Why 'everything in moderation' does not work?
I know you've heard this before. Maybe a health professional told you that you can eat 'everything in moderation' to be healthy.
Many people use this statement as an excuse to eat an unhealthy food or meal regularly. What does moderation even mean, anyway? A candy bar once a day or once a month? This statement makes people believe that they are finding a solution for everyone’s health. But it is broad and it leaves room for interpretation. What is eating 'everything in moderation' for you?
There are some people who should not eat unhealthy food in moderation because they have an uncontrolled reward system of their brain that causes a food addiction. But even if you do not have this predisposition to be addicted to a certain type of food, eating 'everything in moderation' is not a good goal to have.
If you are eating an unhealthy food, let’s say, once a day, then it’s not a treat, it’s already a habit. We are creatures of habit. We buy the same foods from the same grocery stores and make the same recipes every day, and this dictates our lifestyle.
What are unhealthy foods? I can say that the majority of processed and ultra-processed foods are not so healthy. These foods can have harmful chemicals, excess sugars, saturated fats, and salt that all contribute to creating an imbalance of our body functions, which disrupt our physiology. This imbalance initially brings us signs and symptoms of conditions, excess inflammation and toxicity, and consequently a possible onset of chronic diseases. Also, processed foods can lack many nutrients that we need daily.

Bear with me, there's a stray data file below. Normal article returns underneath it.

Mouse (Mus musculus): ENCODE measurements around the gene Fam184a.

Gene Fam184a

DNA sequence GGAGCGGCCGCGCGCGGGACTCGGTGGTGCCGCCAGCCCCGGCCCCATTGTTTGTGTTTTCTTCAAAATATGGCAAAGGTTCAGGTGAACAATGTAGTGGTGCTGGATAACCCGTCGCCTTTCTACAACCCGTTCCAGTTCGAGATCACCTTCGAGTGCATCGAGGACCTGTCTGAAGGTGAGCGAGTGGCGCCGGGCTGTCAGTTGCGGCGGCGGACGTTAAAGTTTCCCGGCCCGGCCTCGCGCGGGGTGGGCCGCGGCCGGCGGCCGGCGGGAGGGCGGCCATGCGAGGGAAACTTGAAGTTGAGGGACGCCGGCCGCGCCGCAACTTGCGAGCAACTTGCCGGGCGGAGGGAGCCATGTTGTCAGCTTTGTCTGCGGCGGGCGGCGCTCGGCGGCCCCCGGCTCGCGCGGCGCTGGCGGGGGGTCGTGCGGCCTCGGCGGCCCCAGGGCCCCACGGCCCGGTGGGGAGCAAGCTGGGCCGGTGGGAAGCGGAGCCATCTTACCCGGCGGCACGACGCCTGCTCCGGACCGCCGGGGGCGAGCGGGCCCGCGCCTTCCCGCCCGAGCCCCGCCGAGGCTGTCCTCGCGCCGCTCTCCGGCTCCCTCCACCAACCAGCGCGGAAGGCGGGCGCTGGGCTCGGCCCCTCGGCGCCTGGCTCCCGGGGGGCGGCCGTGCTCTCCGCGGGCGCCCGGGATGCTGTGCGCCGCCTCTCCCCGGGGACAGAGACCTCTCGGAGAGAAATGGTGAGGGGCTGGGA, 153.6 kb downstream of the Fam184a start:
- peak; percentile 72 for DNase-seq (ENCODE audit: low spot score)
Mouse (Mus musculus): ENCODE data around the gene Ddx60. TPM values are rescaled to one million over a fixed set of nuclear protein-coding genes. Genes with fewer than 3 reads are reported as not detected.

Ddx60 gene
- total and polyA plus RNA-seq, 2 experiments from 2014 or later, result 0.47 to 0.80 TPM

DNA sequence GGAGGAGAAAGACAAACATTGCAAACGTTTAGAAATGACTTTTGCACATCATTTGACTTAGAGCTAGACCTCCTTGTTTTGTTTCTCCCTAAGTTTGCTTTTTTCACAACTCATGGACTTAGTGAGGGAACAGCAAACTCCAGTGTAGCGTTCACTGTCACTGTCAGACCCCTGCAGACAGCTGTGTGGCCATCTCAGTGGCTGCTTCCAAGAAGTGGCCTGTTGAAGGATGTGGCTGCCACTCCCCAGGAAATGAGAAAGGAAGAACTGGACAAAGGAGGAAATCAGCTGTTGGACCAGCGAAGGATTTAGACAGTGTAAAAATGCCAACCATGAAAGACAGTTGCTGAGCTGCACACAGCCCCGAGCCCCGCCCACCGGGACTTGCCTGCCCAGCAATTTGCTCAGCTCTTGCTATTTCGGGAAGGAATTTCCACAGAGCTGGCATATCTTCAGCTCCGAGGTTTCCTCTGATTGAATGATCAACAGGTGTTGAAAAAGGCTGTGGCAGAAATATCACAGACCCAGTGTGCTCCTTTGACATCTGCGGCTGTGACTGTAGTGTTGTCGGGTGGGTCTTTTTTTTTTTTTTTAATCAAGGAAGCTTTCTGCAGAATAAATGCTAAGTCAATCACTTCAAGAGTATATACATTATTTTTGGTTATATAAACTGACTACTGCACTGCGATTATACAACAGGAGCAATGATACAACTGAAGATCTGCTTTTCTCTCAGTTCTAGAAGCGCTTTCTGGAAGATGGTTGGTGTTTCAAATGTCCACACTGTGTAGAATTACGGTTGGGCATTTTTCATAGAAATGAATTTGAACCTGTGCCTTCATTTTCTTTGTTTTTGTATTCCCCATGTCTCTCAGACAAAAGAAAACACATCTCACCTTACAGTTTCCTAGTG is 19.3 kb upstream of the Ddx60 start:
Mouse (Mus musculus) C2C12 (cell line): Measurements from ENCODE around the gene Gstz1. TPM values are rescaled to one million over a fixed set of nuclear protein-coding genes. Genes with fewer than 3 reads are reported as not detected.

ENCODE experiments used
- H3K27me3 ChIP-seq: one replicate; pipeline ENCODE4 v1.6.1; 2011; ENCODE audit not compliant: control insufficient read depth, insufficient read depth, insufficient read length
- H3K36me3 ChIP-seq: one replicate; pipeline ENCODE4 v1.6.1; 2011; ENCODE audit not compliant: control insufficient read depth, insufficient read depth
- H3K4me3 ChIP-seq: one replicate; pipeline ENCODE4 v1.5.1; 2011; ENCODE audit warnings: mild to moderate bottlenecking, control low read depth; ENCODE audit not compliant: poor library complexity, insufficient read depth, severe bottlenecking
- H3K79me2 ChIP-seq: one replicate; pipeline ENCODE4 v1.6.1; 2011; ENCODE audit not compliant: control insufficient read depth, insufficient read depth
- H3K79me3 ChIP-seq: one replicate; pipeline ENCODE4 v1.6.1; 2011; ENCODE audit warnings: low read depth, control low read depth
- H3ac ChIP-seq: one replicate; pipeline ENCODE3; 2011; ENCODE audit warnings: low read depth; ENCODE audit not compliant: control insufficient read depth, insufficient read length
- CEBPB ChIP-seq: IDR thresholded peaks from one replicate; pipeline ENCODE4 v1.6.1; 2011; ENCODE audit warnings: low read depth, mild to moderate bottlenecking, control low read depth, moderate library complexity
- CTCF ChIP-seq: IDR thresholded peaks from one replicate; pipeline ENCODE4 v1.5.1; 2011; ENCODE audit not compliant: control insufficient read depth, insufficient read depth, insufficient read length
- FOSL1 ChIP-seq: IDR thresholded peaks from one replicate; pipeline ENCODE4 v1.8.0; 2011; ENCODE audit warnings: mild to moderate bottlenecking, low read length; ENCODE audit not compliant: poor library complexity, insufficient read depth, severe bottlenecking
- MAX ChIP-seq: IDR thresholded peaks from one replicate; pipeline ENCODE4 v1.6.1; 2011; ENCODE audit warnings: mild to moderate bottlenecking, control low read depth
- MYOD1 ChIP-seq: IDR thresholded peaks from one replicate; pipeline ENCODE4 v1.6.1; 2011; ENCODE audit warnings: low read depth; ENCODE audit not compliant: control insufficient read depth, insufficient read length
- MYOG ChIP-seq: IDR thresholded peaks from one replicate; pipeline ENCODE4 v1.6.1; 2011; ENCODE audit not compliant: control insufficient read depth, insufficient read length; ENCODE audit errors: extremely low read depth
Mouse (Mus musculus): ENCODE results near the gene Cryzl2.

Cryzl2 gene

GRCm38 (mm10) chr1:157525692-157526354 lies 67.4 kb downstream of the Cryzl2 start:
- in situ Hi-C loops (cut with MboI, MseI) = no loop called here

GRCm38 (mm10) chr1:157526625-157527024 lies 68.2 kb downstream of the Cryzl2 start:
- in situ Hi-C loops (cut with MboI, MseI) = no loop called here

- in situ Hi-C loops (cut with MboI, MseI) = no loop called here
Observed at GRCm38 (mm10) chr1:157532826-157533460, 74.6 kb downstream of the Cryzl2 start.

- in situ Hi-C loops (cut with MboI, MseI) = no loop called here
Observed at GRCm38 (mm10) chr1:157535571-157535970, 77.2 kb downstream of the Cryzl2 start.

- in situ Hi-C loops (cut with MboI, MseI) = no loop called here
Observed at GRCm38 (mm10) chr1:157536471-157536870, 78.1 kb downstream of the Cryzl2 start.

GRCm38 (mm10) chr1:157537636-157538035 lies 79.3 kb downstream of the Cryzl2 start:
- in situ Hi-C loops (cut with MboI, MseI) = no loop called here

Some will say, "But I exercise every day, so it’s OK for me to eat my daily lunch fries". The concept of "calories in versus calories out" is not completely correct because it's not simply about calories – our bodies are far more complex than that. The quality of food is much more important than the quantity of food. So, do not count your calories!
Everything that you eat can affect your body, even at the genetic level. This is called epigenetics. The food you eat affects your protein structure and genes long after it has passed out of your body. These changes in gene expression are associated with physiologic and diseases processes, including aging and development of cancer. In addition, what you eat alters your metabolic health in the long run.
A study published at the end of October 2015 was designed to investigate the association between diet diversity ('everything in moderation') and belly fat five years after the beginning of the study with the development of type 2 diabetes 10 years later. These researchers used data from almost 7000 adult participants of another study, the Multi-Ethnic Study of Atherosclerosis. Food intake and diet quality were measured and at five years, diet quality was not associated with a change in waist circumference, but at ten years, higher diet quality was associated with about a 25% lower risk of developing Type 2 diabetes. Also, participants who ate less healthy foods and more unhealthy foods (such as processed meats, desserts, and soda), experienced more abdominal weight gain, with a 120% greater increase in waist circumference than participants with the lowest food dissimilarity. These results suggest that in modern diets, eating 'everything in moderation' is actually worse than eating a smaller number of healthy foods.
But we also can’t be excessively restrictive. Overly restricting the foods that you eat can increase your risk of developing an eating disorder. So, the key is to learn how to change your habits, plan to buy adequate foods, and to create better meals and snacks that are minimally processed. It’s also crucial to focus on specific ingredients or foods that will help you reach a goal or address a need, and of course, maintain your overall health and wellness.
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